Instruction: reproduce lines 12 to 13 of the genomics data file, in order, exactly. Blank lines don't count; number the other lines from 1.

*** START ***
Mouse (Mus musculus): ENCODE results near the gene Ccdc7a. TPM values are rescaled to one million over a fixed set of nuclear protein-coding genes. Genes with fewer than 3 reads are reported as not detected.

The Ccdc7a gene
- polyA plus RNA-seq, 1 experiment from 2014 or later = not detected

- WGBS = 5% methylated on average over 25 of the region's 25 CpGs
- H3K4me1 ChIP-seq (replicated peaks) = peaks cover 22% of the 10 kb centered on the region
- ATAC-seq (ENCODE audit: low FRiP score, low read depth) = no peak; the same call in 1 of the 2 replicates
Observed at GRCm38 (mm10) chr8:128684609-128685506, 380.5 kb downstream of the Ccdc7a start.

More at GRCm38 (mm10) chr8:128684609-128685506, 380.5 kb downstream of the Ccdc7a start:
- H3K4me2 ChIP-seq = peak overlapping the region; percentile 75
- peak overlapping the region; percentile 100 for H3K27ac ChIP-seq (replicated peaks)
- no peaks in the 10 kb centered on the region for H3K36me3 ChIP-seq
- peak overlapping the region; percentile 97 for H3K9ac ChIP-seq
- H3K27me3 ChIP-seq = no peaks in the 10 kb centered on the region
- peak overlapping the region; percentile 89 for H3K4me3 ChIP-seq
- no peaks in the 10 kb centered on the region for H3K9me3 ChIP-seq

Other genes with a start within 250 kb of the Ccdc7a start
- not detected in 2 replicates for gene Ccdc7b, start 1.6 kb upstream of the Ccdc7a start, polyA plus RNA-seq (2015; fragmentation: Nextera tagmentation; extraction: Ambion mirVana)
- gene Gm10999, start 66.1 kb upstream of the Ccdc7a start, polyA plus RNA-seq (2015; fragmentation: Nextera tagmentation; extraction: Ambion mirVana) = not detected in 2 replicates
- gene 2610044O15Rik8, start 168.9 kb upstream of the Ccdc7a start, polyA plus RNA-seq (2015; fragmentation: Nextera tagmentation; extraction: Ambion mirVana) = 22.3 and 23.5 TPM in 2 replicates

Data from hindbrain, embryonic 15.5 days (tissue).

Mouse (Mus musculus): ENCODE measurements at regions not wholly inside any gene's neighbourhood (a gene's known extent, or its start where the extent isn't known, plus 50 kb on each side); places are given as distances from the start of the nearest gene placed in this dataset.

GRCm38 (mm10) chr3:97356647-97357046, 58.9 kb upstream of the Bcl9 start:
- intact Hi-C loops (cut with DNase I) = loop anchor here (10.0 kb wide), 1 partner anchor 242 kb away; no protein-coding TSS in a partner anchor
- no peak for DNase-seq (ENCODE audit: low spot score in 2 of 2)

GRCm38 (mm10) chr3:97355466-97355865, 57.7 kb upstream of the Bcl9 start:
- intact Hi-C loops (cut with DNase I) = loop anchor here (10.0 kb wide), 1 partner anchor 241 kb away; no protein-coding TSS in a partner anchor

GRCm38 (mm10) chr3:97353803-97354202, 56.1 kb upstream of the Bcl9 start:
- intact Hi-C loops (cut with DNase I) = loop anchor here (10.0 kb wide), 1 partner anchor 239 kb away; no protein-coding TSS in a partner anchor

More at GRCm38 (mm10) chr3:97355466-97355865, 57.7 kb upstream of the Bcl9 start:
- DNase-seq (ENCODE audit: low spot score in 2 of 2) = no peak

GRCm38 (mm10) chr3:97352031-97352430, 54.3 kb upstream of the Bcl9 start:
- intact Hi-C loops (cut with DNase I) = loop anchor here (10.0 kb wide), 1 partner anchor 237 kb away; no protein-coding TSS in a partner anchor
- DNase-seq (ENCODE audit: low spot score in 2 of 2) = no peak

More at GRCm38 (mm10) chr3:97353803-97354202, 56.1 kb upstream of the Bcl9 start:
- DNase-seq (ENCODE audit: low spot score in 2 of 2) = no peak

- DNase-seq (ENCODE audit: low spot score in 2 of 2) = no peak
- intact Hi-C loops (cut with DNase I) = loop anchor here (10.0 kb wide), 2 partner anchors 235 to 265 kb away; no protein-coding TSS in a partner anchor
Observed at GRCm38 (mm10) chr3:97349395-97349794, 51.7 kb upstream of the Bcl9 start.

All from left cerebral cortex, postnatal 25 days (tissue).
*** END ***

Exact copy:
- peak overlapping the region; percentile 97 for H3K9ac ChIP-seq
- H3K27me3 ChIP-seq = no peaks in the 10 kb centered on the region